It is my pleasure to represent the American people at this signing of two agreements to support Project Mercy’s inspiring work to improve the health and livelihoods of communities in Yetebon and Chacha. Shortly after I arrived in Ethiopia in 2010, I had the pleasure of visiting Project Mercy and learning about the wonderful work being done by Marta and Deme. Last January, USAID Administrator Raj Shah and Senator James Inhofe came from Washington to see the remarkable work being done here. I am pleased to be here once again to see the progress that has been made since 2010.
On behalf of USAID, it is my great pleasure to join you today for this special event, as we complete the handover of critical medical equipment to the Sihanouk Hospital Center of Hope. I would like to thank our colleagues at the Sihanouk Hospital Center of Hope for organizing today’s event. I would also like to thank our colleagues from the Ministry of Health and the Australian Embassy for joining us as well as commend their combined efforts to improve women’s health in Cambodia.
When the Sihanouk Hospital requested USAID assistance to procure equipment to open a Women’s Health Clinic, we recognized the opportunity to contribute toward improving women’s health in Cambodia. The Sihanouk Hospital provides free medical care to Cambodians who have no other options for care. It is a critical and exemplary mission. To date, the hospital has provided more than one million free patient consultations.
It is an honor for me to represent the U.S. Agency for International Development’s (USAID) commitment to fight Neglected Tropical Diseases at this important national symposium appropriately themed “End the neglect, Integrate, Scale-up, and Sustain.”
This past weekend, I attended the Nutrition for Growth Summit in London, where you could literally feel the energy that exists for accelerated action on nutrition. For perhaps the first time, it was clear that the prevailing question was not whether we can end hunger or even whether we will. It was how fast we can achieve it.
Today’s discussion is one of the most important we can have—bringing the world’s experts together in a room to ask, “What don’t we know?” “Why” and “What can we do about it?” These evidence summits were started more than two years ago. At the time, we had just recently rebuilt our Agency’s policy capacity—and we envisioned these summits as opportunities for scholars and development professionals to put their heads together to ensure that state-of-the-art research and evaluations informed our work every day.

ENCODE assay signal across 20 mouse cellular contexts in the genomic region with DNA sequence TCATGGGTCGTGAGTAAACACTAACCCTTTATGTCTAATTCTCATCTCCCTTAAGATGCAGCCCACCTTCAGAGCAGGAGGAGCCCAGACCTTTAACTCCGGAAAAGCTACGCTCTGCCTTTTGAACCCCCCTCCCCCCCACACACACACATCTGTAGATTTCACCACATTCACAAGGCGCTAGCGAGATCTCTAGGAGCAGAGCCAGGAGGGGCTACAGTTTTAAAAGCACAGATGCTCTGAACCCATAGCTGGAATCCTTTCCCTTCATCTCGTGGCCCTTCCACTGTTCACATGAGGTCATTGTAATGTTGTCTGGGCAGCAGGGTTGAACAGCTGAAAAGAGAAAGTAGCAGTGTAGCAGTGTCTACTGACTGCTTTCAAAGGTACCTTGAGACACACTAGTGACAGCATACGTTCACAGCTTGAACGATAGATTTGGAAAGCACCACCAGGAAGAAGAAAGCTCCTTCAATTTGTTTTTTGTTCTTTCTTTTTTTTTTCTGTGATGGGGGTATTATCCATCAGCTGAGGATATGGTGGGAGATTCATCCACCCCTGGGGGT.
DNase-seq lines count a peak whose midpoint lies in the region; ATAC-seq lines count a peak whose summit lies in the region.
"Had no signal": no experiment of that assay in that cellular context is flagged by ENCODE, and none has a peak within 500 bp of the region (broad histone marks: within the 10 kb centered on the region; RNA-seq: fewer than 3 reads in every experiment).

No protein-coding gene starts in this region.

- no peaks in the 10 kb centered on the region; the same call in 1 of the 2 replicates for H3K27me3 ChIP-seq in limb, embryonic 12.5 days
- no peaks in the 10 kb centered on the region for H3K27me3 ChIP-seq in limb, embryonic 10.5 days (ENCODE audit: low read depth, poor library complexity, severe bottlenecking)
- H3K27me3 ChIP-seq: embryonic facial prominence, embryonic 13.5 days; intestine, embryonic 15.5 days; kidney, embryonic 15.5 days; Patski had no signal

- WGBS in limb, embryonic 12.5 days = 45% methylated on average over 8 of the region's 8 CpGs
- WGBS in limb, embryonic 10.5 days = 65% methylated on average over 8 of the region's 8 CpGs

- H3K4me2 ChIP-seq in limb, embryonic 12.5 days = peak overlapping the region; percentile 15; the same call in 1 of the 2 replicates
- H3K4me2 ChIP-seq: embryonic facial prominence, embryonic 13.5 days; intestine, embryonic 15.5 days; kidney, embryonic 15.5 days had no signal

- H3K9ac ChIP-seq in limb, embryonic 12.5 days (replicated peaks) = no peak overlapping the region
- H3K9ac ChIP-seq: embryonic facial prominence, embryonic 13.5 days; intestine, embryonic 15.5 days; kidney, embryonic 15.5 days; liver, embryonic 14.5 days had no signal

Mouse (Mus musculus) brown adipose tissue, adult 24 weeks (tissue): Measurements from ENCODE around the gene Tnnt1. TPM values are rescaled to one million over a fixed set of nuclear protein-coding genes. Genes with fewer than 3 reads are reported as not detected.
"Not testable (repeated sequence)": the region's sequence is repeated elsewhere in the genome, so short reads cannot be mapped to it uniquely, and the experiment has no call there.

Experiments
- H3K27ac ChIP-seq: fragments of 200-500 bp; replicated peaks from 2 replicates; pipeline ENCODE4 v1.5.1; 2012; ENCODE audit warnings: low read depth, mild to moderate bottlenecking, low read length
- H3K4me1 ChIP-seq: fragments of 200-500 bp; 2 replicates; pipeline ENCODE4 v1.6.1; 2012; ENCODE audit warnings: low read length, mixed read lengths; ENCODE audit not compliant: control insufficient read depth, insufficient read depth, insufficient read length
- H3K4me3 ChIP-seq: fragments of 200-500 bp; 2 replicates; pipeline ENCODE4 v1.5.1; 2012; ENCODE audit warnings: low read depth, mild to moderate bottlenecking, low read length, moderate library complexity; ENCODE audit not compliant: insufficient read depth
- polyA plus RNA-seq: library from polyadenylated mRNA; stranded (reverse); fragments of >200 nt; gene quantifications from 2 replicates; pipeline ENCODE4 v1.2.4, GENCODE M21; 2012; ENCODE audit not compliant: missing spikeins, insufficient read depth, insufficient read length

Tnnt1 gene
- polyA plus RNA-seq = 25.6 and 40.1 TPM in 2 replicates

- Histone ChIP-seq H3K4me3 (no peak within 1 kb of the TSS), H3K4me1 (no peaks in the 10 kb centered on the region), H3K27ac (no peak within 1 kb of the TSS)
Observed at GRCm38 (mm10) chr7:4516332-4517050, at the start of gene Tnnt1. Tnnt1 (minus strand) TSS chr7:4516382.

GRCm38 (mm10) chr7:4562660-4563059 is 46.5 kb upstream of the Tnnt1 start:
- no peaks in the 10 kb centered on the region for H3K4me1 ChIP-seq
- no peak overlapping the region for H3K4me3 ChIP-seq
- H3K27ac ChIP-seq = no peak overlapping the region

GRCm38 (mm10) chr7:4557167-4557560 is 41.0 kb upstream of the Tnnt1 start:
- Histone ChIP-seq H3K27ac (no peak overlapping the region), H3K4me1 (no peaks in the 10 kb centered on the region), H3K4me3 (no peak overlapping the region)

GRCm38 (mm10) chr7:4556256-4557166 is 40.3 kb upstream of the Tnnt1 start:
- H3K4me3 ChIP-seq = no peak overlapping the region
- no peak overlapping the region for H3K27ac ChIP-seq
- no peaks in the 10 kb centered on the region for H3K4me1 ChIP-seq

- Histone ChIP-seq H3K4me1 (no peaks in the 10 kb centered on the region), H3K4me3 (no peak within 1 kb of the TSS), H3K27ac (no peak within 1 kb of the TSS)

I would like to thank the Honorable Minister Bathabile Dlamini for the opportunity to participate in this important conference and to highlight how essential it is for children and youth who are affected by HIV and AIDS to continue being a priority in our efforts to mitigate the effects of HIV and AIDS. The U.S. Government and the American people, through the President’s Emergency Plan for AIDS Relief (or PEPFAR), are proud to be in partnership with the Department of Social Development in supporting this groundbreaking conference. We believe in the power of partnership and this conference has been a true partnership.
No generation is spared the catastrophic consequences of the AIDS pandemic. From newborn babies of HIV-positive mothers to elderly caregivers, the disease does not discriminate. One of the most tragic consequences is the toll on our children.
Every year, this event brings together the world’s champions in food security. I look around the room and see nutrition experts, food scientists, and humanitarian leaders. I see advocates from both sides of the aisle who recognize that the face of hunger is not a partisan issue, but a moral one—and one of great importance to our shared security and prosperity. Looking around the room, it is clear we have the expertise, tools, and new approaches to end hunger.
Most importantly, it’s clear we have the leadership.
Over the last three years, under the personal and committed leadership of President Obama, Feed the Future has worked to translate a global vision of food security into sustainable impact that are lifting millions of people from poverty and giving them a foothold in the global economy. For generations, this aspiration—of a world without hunger—has guided American engagement in development.
USAID is supportive of the goals of IHP+, and we welcome opportunities to collaborate more effectively with countries and development partners in accelerating progress toward reaching the Millennium Development Goals. USAID is delighted to sign the IHP+ Global Compact for a variety of reasons.
It is also my honor to be here today because your education represents something unique in our world. Even since the giants of industry—Andrew Carnegie and Andrew Mellon—first established their footprints here in Pittsburgh, this city has served at the frontier of American innovation and philanthropy—proving what is possible when you apply both your heart and your mind.
With backgrounds as diverse as engineering and history, Heinz scholars learn to apply these principles to their own work—bringing analytic rigor to public policy and compassion to analytics. It is here—at what Steve Jobs called the intersection of technology and liberal arts—that ideas gain influence and action has real meaning.
It is a great honor to participate in the fortieth anniversary of the American Association for the Advancement of Science (AAAS) policy fellowship program. I’d like to begin by thanking Alan Leshner, Cynthia Robinson, and their colleagues in the diplomacy security and development program for partnering with USAID, and to Alex Dehgan for his superb leadership in the science and technology arena at USAID. And I’ll extend a particularly warm welcome to all of our current and former USAID AAAS fellows, who have enriched our Agency.
Last updated: April 21, 2015